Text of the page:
Day jobs—the good, the bad, the ugly!

About a year and a half ago, I decided to take a part-time day job—to supplement my writing and editing income, yes, but also (more importantly), because I wanted to free up my creative mind.

Nothing kills creativity like wondering how the mortgage will get paid and the freelance life (mine at least) was a bit feast or famine—some months were fantastic. Others—eek, not so much.

I’m not alone in extolling the benefits of working—at least part-time—for someone else when you’re in an artistic field. Over the years I’ve heard many professional authors and writers warn not to quit your day job too soon. Some even advocate never quitting your day job entirely—always keeping a ladle in the stew, so to speak. . . . Sometimes the recommendation’s based on the issue of money. The freelancer or novelist’s income can be irregular, like I mentioned. Sometimes it’s because the speaker feels that having a job in the “real” world gives inspiration to draw from, plus a much needed break (at times) from the solitary, inner realms that writers live in.

I can see both sides.

Most of us understand the comfort (and necessity) of at least a certain amount of dependable income, so I won’t spend much time on that. Ditto, we tend to be able to understand that having co-workers—both the ones easy to get along with and the ones that . . . aren’t—can inspire, perhaps act as sounding boards, etc. . . .

The big lure of going out one’s own is time. After all, what’s more tempting than the idea of business casual (or business professional) equaling pajamas? What could be more ideal than having an uninterrupted 8 hours to write—well, an uninterrupted 8 hours, minus the two hours for a cool lunch with other like-minded, pajama wearing intellectuals, that is. We romanticize (or I should say, I romanticize) the image of the madwomen in the attic a little too much. And there are, of course, days when the daily grind feels, well, like a grind—and we just want to be free from it.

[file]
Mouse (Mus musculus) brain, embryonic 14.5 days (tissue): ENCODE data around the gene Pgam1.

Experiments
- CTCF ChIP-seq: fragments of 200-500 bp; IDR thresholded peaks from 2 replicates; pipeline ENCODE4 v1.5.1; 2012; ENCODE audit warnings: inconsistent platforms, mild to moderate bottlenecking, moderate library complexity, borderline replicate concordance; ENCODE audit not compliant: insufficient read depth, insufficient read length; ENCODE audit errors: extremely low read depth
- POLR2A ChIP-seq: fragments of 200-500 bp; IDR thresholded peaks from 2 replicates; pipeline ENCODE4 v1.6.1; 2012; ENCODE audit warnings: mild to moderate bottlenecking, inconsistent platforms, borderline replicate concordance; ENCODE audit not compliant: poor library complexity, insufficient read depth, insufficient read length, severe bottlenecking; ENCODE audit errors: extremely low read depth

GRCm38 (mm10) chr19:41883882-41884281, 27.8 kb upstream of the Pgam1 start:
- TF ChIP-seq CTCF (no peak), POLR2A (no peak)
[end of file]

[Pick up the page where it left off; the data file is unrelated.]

I maintain, however, that if you really want to write a lot, to make your writing be your life’s work (a very separate thing from your primary source of earnings, by the way)—whether or not you have to do other work to pay your mortgage or buy groceries won’t stop you. It might even motivate you (when you have eight hours stretching ahead of you, it’s easy to wile away 6 of ‘em. When you want to get in 1000 words and you only have an hour or two, you tend to get on it).

And less than satisfactory days at work—even the occasional rotten days? Even better. (Just make sure that you’re not in a job you absolutely hate, because that could be muse-killing—though that’s a side tangent.)

If your “day job” is too perfect, too all-absorbing and fascinating, there’s the danger that you will feel, well, fulfilled by it and the desire, the drive, the compulsion to write will diminish.

If your job is creative and calls for imagining and envisioning and brainstorming—it could feed your writing, sure, but it could also easily satiate the part of your psyche that craves all that creating and thinking.

Chaffing a bit at work—whether it’s because the job doesn’t stimulate you mentally or inspire you creatively, or it doesn’t pay enough, or because of personality clashes with other staff members—is a good thing.

If you’re lucky enough to have job to go to that pays the bills, gives you fodder for characters (maybe even villains!), and you have the added benefit of not loving it too much, good on you! You’re in the perfect place to kindle your writing fire and motivate you to get your stories out. (Or that’s what I tell myself anyway. Heh heh.)